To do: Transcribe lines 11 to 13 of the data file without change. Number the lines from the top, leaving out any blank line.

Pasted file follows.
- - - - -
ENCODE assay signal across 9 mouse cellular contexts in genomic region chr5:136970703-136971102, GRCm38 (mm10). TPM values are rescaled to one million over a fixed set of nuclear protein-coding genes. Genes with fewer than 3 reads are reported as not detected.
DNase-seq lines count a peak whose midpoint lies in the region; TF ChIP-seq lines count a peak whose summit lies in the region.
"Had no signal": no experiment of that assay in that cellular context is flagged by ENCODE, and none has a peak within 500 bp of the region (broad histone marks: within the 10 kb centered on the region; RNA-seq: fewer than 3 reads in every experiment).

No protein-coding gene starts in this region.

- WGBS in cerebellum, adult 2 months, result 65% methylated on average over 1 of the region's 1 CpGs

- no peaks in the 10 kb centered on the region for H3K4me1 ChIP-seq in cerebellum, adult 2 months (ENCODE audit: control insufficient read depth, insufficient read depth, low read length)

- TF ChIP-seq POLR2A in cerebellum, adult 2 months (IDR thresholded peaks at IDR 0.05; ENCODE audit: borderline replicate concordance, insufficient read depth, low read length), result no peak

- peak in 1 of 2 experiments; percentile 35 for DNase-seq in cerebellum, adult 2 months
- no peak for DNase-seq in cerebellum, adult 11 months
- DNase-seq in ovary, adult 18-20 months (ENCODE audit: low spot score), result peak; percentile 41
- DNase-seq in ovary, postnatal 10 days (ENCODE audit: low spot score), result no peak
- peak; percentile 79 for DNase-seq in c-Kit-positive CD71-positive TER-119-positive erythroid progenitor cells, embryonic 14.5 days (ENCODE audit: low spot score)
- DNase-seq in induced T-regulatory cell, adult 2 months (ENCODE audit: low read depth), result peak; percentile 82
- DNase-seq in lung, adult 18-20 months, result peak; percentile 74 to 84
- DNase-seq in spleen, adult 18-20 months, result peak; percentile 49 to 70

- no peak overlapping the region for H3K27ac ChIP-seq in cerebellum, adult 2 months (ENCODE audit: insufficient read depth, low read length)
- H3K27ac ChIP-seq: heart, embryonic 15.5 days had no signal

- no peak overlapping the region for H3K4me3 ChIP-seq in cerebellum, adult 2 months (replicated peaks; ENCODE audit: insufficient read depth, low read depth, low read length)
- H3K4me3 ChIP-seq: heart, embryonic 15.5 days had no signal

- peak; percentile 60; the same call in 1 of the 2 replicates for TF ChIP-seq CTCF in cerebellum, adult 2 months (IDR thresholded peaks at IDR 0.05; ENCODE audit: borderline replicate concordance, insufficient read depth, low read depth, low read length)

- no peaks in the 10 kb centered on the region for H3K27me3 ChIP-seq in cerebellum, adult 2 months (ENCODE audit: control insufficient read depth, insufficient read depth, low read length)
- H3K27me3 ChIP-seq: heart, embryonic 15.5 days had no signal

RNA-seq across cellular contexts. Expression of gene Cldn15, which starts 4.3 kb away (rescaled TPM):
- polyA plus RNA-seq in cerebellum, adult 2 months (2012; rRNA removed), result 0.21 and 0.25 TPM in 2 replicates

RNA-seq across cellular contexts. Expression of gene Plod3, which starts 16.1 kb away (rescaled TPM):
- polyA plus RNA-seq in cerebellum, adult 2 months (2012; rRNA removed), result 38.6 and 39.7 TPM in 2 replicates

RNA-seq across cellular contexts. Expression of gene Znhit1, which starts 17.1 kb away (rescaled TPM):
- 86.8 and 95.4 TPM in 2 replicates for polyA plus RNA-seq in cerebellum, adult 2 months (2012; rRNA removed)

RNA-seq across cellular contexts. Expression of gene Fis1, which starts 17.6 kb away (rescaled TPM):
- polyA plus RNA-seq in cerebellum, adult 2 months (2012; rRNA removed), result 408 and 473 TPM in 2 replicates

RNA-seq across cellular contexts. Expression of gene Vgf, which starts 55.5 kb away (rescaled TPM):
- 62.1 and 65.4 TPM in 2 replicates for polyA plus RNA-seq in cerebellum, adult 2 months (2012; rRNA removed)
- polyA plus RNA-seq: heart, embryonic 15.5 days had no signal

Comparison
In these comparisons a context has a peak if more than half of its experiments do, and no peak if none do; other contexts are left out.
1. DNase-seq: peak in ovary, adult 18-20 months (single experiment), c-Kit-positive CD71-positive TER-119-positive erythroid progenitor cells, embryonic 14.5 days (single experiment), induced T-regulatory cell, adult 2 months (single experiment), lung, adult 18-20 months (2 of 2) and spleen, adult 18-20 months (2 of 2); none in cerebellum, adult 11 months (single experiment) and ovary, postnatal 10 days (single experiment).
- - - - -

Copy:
- DNase-seq in ovary, postnatal 10 days (ENCODE audit: low spot score), result no peak
- peak; percentile 79 for DNase-seq in c-Kit-positive CD71-positive TER-119-positive erythroid progenitor cells, embryonic 14.5 days (ENCODE audit: low spot score)
- DNase-seq in induced T-regulatory cell, adult 2 months (ENCODE audit: low read depth), result peak; percentile 82